Teasing out the hidden subtleties of a type of hybrid vigor involving just one gene has provided scientists at Cold Springs Harbor Laboratory with means to tweak the length of time that bushy tomato varieties can produce flowers. In these plants, longer flowering time substantially raises fruit yield.
Tomatoes that will be canned for sauces and juice are harvested from plants that stop growing earlier than classic tomato varieties, and are therefore more like bushes. While the architecture of these compact bushy plants allows mechanical harvesters to reap the crop, the early end of growth means that each plant produces fewer fruits than their home garden cousins.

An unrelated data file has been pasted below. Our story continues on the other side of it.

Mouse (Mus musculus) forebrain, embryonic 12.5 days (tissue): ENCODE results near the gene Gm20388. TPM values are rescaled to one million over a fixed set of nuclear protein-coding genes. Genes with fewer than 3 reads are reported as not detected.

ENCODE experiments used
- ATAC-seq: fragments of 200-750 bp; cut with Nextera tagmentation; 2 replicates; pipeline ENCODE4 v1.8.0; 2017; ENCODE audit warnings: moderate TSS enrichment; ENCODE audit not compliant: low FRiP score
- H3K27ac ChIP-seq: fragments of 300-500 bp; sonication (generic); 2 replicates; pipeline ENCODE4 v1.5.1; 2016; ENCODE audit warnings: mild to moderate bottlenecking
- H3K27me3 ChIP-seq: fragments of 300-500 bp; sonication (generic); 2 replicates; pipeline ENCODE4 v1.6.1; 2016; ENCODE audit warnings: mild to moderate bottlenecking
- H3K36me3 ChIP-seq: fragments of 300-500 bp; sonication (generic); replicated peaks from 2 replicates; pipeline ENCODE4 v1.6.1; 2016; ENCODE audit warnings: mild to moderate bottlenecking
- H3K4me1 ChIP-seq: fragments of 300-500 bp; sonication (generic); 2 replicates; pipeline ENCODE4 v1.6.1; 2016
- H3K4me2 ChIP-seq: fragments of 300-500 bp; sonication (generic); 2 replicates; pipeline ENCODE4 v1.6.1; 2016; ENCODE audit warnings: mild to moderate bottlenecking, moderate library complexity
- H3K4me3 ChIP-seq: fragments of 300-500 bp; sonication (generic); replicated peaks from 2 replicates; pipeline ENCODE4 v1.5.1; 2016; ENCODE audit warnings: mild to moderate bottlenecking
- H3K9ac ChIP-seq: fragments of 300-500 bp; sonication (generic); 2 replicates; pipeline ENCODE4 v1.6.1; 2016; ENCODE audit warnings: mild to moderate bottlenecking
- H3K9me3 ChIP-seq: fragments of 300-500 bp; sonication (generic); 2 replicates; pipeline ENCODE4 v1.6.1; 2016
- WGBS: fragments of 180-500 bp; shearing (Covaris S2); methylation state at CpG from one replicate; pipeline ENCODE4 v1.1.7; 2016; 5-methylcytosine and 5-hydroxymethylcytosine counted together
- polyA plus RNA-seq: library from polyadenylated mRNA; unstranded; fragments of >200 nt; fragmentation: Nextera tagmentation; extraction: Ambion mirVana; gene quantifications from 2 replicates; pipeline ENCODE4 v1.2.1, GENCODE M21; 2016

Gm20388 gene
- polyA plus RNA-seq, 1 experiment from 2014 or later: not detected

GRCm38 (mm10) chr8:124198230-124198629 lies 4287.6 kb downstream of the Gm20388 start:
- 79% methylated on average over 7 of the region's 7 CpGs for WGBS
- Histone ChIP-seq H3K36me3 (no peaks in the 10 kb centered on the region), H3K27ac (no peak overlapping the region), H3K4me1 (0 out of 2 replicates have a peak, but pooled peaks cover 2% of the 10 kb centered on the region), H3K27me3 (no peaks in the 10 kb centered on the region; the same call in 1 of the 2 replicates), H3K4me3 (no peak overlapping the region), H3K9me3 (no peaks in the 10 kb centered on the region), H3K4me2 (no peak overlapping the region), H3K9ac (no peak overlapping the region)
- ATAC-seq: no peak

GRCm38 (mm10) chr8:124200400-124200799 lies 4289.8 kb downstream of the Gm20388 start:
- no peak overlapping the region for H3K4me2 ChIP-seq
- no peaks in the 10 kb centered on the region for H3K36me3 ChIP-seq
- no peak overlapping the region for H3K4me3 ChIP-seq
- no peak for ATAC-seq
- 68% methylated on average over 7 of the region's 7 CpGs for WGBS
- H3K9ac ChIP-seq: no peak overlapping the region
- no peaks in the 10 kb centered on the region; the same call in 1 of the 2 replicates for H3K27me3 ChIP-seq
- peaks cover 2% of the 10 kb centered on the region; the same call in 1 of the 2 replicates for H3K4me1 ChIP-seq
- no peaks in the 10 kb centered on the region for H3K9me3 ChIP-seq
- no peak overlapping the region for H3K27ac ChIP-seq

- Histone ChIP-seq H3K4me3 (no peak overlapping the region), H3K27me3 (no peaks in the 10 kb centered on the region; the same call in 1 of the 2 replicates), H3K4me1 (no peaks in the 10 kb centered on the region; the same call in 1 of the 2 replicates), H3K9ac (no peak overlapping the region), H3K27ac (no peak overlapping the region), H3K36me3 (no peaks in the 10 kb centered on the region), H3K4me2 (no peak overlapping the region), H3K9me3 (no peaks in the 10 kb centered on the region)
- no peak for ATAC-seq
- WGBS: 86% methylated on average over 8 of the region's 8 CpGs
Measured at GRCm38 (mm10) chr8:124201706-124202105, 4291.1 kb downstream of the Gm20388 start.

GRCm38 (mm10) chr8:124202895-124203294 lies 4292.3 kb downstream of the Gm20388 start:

In his previous work, CSHL Associate Professor Zach Lippman and Israeli colleagues identified a rare example of hybrid vigor involving a genetic defect in the gene that makes florigen, a hormone that controls the process of flowering and flower production. The mutation dramatically increases tomato yields in bush tomatoes. These results suggest that it may be possible to manipulate florigen in a wide variety of flowering species to increase yields.
Read full, original article: Genetic discovery points the way to much bigger yields in tomato, other flowering food plants